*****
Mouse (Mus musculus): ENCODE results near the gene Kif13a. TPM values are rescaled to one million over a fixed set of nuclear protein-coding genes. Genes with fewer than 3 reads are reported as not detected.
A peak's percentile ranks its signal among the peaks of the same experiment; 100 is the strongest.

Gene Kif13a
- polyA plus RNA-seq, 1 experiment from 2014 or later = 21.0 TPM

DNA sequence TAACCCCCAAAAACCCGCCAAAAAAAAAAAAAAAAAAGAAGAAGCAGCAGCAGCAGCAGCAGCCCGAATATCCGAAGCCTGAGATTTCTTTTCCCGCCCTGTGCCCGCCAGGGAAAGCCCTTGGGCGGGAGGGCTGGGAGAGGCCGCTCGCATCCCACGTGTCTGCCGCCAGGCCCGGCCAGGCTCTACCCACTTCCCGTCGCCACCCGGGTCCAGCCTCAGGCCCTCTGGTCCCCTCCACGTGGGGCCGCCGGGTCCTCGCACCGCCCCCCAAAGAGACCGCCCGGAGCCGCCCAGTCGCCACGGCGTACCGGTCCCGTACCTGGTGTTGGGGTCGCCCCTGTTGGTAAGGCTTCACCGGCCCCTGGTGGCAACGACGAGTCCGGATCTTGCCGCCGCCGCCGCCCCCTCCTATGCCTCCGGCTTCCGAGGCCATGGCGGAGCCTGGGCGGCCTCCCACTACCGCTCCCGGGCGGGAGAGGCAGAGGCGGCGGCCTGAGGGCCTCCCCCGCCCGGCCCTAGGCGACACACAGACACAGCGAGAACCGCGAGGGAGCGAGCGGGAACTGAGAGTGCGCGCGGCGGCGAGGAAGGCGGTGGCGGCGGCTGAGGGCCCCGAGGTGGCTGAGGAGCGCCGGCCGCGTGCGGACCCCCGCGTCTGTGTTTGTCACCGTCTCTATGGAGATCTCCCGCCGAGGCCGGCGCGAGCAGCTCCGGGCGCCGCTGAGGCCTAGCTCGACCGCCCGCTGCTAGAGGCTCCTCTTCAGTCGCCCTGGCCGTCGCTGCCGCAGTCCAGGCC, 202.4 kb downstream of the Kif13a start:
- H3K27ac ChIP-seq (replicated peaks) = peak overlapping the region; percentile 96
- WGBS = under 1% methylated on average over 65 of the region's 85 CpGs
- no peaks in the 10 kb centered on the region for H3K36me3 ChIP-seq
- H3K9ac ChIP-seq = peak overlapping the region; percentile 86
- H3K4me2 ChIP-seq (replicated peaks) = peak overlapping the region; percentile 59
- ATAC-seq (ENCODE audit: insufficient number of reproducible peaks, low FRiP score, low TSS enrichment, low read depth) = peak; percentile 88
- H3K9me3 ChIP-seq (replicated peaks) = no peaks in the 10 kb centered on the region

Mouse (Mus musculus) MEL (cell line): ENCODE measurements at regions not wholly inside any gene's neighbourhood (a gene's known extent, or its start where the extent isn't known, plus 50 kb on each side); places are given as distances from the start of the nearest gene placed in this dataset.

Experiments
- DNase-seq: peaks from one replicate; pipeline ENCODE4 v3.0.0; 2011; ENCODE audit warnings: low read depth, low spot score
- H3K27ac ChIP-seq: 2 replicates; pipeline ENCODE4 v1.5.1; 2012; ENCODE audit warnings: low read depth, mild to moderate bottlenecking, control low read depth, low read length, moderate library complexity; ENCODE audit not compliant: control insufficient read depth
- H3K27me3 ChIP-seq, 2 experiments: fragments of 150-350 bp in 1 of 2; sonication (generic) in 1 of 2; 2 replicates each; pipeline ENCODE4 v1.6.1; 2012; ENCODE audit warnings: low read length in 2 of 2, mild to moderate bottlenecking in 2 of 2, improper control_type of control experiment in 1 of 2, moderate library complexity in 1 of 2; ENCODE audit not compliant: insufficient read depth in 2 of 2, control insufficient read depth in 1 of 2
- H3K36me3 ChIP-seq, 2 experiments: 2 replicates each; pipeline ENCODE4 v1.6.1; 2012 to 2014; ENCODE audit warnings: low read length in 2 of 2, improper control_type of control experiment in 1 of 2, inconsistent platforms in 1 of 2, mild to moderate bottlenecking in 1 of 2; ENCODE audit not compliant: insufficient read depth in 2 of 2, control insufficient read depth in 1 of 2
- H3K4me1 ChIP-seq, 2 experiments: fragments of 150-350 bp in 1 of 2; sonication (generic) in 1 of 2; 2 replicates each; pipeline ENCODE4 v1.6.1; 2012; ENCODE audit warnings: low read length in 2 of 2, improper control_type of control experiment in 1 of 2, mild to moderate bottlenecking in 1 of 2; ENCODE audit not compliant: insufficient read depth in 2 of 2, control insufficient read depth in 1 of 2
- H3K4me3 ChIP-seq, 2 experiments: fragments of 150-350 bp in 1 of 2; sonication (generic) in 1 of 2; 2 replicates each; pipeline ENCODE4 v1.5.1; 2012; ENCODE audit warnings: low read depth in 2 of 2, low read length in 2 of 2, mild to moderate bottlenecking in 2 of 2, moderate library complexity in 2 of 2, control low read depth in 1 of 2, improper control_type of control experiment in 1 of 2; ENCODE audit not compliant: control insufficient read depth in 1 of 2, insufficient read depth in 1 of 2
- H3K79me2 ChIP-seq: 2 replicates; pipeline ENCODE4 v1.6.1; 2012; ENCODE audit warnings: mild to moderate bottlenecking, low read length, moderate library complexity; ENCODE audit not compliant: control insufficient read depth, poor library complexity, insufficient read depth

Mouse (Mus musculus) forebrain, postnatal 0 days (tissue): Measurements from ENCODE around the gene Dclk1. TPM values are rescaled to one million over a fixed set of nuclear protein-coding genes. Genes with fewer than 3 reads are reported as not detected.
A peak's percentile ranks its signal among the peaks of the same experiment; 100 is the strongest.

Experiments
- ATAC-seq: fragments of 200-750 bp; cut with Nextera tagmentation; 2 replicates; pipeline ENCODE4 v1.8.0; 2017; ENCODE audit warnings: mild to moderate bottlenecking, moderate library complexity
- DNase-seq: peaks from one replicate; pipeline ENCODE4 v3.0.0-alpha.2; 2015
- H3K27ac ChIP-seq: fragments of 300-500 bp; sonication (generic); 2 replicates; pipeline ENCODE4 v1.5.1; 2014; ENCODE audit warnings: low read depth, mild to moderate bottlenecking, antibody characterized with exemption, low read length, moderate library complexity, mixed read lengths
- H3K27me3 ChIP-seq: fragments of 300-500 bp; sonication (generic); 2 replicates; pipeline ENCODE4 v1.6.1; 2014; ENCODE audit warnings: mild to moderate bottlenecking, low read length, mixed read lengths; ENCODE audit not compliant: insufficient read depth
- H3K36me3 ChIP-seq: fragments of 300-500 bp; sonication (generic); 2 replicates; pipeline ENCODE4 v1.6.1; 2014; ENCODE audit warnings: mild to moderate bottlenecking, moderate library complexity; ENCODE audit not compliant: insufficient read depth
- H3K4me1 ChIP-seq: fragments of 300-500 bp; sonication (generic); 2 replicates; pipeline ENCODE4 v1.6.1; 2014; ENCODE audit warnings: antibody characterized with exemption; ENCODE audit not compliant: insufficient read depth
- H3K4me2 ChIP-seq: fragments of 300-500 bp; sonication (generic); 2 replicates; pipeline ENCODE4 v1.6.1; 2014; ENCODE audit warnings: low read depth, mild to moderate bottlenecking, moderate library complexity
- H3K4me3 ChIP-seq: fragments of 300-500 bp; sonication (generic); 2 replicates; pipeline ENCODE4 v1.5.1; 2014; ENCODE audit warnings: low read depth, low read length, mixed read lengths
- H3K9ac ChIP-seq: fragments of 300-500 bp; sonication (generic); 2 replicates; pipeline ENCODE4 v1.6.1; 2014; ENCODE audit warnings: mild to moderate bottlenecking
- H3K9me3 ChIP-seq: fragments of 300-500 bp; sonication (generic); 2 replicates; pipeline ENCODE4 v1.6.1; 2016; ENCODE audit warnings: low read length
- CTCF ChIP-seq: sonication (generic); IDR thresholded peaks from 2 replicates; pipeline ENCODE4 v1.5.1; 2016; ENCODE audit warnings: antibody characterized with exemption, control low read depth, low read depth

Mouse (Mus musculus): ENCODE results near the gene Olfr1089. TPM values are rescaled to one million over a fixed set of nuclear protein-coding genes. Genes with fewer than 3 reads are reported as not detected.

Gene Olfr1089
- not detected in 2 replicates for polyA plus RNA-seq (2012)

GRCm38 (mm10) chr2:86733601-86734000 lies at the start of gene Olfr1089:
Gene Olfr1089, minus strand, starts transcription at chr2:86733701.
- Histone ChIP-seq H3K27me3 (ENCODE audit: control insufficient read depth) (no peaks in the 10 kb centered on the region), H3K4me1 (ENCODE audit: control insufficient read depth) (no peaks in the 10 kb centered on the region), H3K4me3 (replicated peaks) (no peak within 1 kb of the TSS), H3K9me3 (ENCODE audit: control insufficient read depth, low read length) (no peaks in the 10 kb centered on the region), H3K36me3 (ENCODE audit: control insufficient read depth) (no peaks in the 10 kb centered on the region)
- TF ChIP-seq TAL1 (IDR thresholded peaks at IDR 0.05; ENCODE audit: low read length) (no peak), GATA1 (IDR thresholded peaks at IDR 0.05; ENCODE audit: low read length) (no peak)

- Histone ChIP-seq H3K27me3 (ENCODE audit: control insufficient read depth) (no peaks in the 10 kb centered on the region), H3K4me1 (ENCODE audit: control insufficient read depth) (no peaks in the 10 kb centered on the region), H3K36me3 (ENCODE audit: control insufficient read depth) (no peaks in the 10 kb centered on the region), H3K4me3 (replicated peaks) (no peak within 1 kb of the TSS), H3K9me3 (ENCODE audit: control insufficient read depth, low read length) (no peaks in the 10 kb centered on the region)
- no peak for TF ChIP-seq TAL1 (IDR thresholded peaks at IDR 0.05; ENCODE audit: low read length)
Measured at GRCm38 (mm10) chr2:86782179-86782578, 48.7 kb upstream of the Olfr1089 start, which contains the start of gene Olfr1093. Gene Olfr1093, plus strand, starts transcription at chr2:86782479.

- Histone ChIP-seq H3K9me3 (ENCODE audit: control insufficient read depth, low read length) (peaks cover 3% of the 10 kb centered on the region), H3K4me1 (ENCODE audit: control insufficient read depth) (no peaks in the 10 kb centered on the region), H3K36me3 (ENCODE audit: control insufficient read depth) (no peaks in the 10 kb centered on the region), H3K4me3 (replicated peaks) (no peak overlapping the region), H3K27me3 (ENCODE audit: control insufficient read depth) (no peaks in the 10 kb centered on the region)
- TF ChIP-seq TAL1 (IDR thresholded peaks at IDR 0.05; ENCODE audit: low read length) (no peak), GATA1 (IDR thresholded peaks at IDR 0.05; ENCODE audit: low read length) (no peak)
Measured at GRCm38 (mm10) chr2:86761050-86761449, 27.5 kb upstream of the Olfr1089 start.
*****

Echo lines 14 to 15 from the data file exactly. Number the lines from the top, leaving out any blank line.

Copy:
Experiments
- DNase-seq: peaks from one replicate; pipeline ENCODE4 v3.0.0; 2011; ENCODE audit warnings: low read depth, low spot score